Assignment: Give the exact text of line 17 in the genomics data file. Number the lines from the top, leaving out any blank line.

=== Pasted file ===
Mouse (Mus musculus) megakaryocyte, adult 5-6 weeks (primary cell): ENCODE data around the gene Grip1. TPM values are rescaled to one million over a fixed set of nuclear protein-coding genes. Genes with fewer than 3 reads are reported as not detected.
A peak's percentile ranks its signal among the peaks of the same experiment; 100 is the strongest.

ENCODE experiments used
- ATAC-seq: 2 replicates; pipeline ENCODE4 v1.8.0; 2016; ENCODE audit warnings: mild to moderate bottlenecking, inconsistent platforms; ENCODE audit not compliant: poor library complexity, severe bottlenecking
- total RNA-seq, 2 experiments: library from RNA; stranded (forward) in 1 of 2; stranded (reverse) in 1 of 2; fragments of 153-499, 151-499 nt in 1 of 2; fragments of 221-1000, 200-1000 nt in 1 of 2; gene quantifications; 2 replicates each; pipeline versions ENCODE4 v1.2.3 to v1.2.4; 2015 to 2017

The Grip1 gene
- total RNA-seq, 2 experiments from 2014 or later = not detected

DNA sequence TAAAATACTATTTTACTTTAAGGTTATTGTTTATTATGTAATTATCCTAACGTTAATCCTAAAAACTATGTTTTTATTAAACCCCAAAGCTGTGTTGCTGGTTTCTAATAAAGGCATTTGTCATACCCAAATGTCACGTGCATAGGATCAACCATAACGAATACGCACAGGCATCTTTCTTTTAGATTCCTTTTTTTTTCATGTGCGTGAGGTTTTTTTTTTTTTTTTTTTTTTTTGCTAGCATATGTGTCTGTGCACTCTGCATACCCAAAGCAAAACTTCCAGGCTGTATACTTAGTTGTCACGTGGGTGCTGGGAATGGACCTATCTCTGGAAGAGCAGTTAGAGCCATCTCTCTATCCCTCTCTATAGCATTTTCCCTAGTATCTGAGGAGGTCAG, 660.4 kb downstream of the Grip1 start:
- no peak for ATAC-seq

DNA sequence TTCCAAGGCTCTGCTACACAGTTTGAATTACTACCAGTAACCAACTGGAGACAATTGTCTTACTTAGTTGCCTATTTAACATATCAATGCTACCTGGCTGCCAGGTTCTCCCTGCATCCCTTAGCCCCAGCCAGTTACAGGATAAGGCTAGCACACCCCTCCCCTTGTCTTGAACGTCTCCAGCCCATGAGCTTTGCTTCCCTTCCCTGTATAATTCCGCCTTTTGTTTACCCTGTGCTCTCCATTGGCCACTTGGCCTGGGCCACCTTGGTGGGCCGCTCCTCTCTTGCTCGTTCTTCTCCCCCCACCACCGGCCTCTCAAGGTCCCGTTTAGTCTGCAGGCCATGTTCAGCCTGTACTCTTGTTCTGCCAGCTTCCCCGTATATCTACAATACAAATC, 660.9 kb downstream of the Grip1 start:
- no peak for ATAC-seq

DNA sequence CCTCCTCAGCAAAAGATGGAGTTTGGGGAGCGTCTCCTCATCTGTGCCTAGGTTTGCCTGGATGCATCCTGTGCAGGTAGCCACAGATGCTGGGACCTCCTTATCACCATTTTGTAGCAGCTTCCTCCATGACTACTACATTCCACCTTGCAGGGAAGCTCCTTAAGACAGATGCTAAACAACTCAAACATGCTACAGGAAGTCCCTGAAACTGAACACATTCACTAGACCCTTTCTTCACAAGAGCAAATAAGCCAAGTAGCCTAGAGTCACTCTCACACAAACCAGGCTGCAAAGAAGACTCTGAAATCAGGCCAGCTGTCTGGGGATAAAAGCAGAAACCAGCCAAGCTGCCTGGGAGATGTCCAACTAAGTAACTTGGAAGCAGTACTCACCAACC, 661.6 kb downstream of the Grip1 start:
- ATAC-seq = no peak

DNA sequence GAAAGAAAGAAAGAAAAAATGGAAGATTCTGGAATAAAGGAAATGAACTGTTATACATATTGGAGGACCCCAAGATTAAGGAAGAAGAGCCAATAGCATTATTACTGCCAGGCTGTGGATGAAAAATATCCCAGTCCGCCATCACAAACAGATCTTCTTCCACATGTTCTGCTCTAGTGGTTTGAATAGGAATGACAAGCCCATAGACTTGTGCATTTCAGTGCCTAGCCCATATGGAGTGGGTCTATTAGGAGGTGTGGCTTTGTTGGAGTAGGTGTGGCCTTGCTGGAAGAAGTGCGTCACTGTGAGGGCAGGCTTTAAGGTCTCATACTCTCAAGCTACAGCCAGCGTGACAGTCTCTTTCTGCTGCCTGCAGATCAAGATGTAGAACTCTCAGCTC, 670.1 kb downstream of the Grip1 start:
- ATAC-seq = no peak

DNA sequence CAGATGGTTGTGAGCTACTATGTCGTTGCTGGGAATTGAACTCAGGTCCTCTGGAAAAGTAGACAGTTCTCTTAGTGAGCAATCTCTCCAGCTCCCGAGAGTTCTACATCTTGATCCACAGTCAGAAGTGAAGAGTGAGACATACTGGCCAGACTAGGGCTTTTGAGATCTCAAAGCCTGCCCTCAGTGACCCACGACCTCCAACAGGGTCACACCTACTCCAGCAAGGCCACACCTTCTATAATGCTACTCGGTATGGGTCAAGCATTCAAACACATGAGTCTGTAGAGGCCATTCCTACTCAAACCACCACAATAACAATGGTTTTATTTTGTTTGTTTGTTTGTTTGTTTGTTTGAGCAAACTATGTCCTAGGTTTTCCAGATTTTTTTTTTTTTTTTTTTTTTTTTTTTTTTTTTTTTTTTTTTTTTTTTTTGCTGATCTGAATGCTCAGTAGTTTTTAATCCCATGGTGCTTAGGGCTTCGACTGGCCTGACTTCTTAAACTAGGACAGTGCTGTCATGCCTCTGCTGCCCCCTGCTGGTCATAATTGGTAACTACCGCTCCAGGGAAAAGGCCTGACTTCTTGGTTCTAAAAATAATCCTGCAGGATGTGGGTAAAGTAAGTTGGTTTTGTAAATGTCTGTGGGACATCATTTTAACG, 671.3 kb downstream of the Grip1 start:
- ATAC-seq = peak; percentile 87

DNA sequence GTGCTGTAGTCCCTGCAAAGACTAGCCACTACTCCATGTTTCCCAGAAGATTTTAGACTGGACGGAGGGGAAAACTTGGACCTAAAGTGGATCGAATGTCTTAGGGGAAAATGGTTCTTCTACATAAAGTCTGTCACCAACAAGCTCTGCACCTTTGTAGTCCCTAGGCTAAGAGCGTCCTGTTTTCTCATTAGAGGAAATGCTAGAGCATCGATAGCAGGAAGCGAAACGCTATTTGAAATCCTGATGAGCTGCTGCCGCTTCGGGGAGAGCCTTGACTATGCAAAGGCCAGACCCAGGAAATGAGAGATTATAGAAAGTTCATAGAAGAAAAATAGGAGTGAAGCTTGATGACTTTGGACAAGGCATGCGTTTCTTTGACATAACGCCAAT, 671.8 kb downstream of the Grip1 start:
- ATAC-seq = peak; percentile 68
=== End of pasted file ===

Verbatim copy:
- ATAC-seq = peak; percentile 87